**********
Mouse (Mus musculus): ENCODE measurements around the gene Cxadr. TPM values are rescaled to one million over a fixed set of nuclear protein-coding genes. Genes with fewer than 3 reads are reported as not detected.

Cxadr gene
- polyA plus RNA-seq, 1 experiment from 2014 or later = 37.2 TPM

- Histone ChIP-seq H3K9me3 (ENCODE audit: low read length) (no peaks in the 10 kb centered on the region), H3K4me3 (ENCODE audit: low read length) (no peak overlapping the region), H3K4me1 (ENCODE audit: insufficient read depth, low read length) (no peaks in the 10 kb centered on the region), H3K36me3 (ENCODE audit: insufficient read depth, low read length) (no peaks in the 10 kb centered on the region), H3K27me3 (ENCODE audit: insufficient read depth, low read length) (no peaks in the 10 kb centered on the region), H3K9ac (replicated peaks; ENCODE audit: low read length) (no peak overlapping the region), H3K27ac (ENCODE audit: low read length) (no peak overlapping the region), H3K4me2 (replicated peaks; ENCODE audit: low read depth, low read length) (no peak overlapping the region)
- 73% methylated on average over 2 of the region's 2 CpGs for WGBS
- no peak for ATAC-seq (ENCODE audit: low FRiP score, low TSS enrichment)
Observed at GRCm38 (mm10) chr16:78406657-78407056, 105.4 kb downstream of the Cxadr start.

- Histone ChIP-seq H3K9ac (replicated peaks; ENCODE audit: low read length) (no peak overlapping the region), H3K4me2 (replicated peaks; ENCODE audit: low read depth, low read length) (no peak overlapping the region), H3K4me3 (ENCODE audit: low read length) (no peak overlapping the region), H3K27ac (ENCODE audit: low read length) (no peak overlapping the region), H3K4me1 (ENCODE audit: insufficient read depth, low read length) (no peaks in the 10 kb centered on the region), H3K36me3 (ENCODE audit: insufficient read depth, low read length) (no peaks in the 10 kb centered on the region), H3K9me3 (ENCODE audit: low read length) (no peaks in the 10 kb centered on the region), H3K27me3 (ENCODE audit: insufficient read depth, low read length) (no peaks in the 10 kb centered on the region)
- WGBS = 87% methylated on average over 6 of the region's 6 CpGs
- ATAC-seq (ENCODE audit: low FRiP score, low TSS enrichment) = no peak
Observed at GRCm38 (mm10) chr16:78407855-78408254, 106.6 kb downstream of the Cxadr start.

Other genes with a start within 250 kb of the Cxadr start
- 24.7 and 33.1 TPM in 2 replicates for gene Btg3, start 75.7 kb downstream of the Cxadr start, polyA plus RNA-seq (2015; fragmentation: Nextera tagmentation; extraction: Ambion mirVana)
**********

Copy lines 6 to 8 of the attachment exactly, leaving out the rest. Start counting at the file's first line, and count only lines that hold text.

- no peak for ATAC-seq (ENCODE audit: low FRiP score, low TSS enrichment)
Observed at GRCm38 (mm10) chr16:78406657-78407056, 105.4 kb downstream of the Cxadr start.

- Histone ChIP-seq H3K9ac (replicated peaks; ENCODE audit: low read length) (no peak overlapping the region), H3K4me2 (replicated peaks; ENCODE audit: low read depth, low read length) (no peak overlapping the region), H3K4me3 (ENCODE audit: low read length) (no peak overlapping the region), H3K27ac (ENCODE audit: low read length) (no peak overlapping the region), H3K4me1 (ENCODE audit: insufficient read depth, low read length) (no peaks in the 10 kb centered on the region), H3K36me3 (ENCODE audit: insufficient read depth, low read length) (no peaks in the 10 kb centered on the region), H3K9me3 (ENCODE audit: low read length) (no peaks in the 10 kb centered on the region), H3K27me3 (ENCODE audit: insufficient read depth, low read length) (no peaks in the 10 kb centered on the region)